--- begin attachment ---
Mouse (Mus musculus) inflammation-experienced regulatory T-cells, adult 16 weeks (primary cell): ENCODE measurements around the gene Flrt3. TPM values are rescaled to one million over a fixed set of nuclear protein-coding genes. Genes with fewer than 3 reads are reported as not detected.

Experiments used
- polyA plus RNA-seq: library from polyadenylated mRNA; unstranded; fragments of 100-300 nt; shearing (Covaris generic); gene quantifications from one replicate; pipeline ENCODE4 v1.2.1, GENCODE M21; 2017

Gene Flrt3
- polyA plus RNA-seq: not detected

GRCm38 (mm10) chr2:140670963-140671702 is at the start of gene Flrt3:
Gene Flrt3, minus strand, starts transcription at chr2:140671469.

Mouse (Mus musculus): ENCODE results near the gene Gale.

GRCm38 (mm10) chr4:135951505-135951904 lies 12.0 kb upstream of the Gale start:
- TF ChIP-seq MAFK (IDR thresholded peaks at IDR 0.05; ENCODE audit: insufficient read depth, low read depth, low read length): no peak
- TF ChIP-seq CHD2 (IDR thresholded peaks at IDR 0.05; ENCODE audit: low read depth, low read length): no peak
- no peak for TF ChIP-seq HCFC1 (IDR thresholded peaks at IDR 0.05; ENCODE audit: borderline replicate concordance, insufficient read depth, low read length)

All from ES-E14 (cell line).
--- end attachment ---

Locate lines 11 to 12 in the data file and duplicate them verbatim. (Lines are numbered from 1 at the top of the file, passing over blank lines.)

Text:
- TF ChIP-seq CHD2 (IDR thresholded peaks at IDR 0.05; ENCODE audit: low read depth, low read length): no peak
- no peak for TF ChIP-seq HCFC1 (IDR thresholded peaks at IDR 0.05; ENCODE audit: borderline replicate concordance, insufficient read depth, low read length)